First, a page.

objEngine = New SqlCeEngine(c_strConnectionString)   objEngine.CreateDatabase()

After creating the database, click the “Create Table” button to create the Products table. The application creates the table using an ADO.NET Command object (implemented by the SqlServerCe data provider) to execute standard SQL. The code below demonstrates the process of creating the table.

   strSQL = "CREATE TABLE Products "   strSQL += "  ("   strSQL += "     prID int NOT NULL, "   strSQL += "     prName nvarchar(100) NOT NULL, "   strSQL += "     prDescription nvarchar(1000) NOT NULL, "   strSQL += "     prBasePrice money NOT NULL"   strSQL += "  )"      objConn = New SqlCeConnection(c_strConnectionString)   objConn.Open()      objComm = New SqlCeCommand(strSQL, objConn)   objComm.ExecuteNonQuery()

To insert the sample records into the Products table, click the “Initialize Table” button. This button calls the code shown in Listing 1. It uses a series of standard ADO.NET Command objects to execute SQL insert statements. Initializing the Products table inserts five product records into the table.

‘Insert the demo products into the Products table

   Private Sub btnInitializeTables_Click( _      ByVal sender As System.Object, _      ByVal e As System.EventArgs) _      Handles btnInitializeTables.Click         Dim objConn As SqlCeConnection      Dim objComm As SqlCeCommand      Dim strSQL As String         objConn = New SqlCeConnection(c_strConnectionString)      objConn.Open()         '---- first delete any existing products      strSQL = "DELETE FROM Products"      objComm = New SqlCeCommand(strSQL, objConn)      objComm.ExecuteNonQuery()         '---- insert a row into the Products table      strSQL = "INSERT INTO Products "      strSQL += "(prID, prName, prDescription, prBasePrice) "      strSQL += "VALUES "      strSQL += "(1, 'Shoes', 'Leather Shoes', 10.00)"      objComm = New SqlCeCommand(strSQL, objConn)      objComm.ExecuteNonQuery()         ' insert more rows here      ...      ' clean up      objConn.Close()         MessageBox.Show( _          "The Products table was initialized successfully.")      End Sub

To verify the correct insertion of the product records, click the “Refresh” button below the data grid (see Figure 7). The button calls a method named PopulateGrid, which reads the data from the Products table into a dataset, and then binds the dataset to the data grid on the form.

   'Populate the datagrid   Private Sub PopulateGrid()      Dim objAdapter As SqlCeDataAdapter      Dim objDataset As DataSet      Dim strSQL As String         strSQL = "SELECT prID as [ID], prName AS [Name], _         prDescription as [Description], "      strSQL += "prBasePrice as [Base Price] FROM Products ORDER BY prName"         objAdapter = New SqlCeDataAdapter(strSQL, c_strConnectionString)         objDataset = New DataSet()      objAdapter.Fill(objDataset, "Products")         dgvProducts.DataSource = objDataset.Tables("Products")   End Sub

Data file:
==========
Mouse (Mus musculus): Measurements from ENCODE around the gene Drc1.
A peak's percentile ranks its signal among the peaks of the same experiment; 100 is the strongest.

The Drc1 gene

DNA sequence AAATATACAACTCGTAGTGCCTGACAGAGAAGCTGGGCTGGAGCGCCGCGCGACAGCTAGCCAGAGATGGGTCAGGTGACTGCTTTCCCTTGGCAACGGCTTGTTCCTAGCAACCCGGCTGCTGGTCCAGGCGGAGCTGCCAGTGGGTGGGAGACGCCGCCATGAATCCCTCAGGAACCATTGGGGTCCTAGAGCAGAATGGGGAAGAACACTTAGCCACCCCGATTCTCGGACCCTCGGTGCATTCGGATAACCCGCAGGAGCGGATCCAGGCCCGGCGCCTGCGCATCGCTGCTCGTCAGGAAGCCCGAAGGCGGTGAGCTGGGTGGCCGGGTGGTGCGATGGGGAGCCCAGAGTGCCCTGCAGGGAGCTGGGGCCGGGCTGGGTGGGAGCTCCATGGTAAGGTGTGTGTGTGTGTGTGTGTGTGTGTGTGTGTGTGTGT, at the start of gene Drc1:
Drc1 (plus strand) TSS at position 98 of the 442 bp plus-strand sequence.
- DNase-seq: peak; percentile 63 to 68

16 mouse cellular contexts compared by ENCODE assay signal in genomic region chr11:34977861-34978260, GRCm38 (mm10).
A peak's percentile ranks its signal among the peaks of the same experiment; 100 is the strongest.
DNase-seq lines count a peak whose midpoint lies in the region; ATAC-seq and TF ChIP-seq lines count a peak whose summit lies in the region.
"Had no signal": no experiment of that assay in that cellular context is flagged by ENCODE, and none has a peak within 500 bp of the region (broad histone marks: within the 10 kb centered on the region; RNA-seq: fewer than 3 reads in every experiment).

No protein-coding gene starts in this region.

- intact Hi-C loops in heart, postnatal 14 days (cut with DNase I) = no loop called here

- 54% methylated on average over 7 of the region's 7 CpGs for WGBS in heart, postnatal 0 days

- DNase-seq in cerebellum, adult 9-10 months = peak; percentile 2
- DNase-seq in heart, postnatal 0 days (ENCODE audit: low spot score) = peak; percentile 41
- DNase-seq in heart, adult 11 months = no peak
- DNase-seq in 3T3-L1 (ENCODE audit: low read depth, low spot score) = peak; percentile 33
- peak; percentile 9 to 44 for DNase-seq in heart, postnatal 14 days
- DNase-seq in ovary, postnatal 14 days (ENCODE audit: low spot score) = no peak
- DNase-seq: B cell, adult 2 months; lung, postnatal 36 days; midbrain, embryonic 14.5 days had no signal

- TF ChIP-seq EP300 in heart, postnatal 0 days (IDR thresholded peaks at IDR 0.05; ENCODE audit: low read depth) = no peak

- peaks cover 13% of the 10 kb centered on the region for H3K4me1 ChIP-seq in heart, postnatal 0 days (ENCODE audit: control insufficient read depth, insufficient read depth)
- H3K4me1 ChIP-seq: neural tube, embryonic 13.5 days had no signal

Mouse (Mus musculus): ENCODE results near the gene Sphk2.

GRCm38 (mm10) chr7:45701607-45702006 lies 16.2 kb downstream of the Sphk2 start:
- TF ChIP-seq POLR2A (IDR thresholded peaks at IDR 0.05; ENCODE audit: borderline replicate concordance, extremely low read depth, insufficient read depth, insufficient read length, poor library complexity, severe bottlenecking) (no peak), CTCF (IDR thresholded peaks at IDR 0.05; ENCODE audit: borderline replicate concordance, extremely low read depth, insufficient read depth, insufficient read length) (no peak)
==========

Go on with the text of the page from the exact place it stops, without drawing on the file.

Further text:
It’s important to reiterate that all the code in this article is standard ADO.NET with no special considerations given for SQL Server Compact. However, in practice, if you make frequent use of stored procedures, you are no doubt accustomed to the technique of repeatedly executing a command and simply changing the values of the parameters associated with the command. Since stored procedures are not supported, you will need to develop an alternate method of repeatedly inserting different string values into a SQL statement.

The sample application includes other functions to manipulate the data, such as changing all the product prices by a given percentage and counting the rows in the Products table. These are purposefully simplistic to demonstrate common ways that developers typically access data and modify it in a real-world application. Because they are similar to code listings already described, I won’t discuss them individually. You can view and test them by downloading the sample project.

As you begin using SQL Server Compact, you fill find that writing software to use it is remarkably similar to using the larger server versions of SQL Server. This is due in large part to the ADO.NET data provider framework, which supports similar functions against a wide range of data providers, making the task of writing software to access these data providers nearly identical across all SQL Server platforms.

You will also notice some differences. The data types available in SQL Server Compact are a subset of what is available in richer versions of SQL Server. Further, because the current version does not support stored procedures, you will find you’ll need to break up and simplify complex SQL processes typically implemented in stored procedures. However, the SQL Server Compact platform was built for the express purpose of bringing your data everywhere you go?not for implementing enterprise applications on mobile phones.

For more information about SQL Server Compact and to keep up-to-date with updates to the product, visit the following sites.